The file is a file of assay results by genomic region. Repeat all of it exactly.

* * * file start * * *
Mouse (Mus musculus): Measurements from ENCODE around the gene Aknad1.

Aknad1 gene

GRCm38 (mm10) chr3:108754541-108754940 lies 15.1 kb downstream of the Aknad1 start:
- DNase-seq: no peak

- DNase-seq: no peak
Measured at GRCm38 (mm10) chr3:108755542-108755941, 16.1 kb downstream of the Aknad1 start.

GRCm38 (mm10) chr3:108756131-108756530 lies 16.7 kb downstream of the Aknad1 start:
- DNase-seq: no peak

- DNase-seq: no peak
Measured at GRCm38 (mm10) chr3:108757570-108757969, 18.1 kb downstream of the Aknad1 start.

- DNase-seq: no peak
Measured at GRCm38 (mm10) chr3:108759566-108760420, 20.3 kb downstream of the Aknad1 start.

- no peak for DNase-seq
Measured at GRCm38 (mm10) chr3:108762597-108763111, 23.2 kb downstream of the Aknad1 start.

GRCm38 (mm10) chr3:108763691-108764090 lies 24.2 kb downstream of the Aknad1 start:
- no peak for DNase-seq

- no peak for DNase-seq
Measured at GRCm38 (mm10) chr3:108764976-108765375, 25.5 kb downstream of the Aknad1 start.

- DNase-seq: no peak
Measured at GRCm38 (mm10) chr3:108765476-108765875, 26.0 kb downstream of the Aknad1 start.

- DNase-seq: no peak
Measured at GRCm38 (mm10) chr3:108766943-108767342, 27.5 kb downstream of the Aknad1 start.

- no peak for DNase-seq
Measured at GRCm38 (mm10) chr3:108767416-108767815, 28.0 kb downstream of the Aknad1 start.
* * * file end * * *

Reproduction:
Mouse (Mus musculus): Measurements from ENCODE around the gene Aknad1.

Aknad1 gene

GRCm38 (mm10) chr3:108754541-108754940 lies 15.1 kb downstream of the Aknad1 start:
- DNase-seq: no peak

- DNase-seq: no peak
Measured at GRCm38 (mm10) chr3:108755542-108755941, 16.1 kb downstream of the Aknad1 start.

GRCm38 (mm10) chr3:108756131-108756530 lies 16.7 kb downstream of the Aknad1 start:
- DNase-seq: no peak

- DNase-seq: no peak
Measured at GRCm38 (mm10) chr3:108757570-108757969, 18.1 kb downstream of the Aknad1 start.

- DNase-seq: no peak
Measured at GRCm38 (mm10) chr3:108759566-108760420, 20.3 kb downstream of the Aknad1 start.

- no peak for DNase-seq
Measured at GRCm38 (mm10) chr3:108762597-108763111, 23.2 kb downstream of the Aknad1 start.

GRCm38 (mm10) chr3:108763691-108764090 lies 24.2 kb downstream of the Aknad1 start:
- no peak for DNase-seq

- no peak for DNase-seq
Measured at GRCm38 (mm10) chr3:108764976-108765375, 25.5 kb downstream of the Aknad1 start.

- DNase-seq: no peak
Measured at GRCm38 (mm10) chr3:108765476-108765875, 26.0 kb downstream of the Aknad1 start.

- DNase-seq: no peak
Measured at GRCm38 (mm10) chr3:108766943-108767342, 27.5 kb downstream of the Aknad1 start.

- no peak for DNase-seq
Measured at GRCm38 (mm10) chr3:108767416-108767815, 28.0 kb downstream of the Aknad1 start.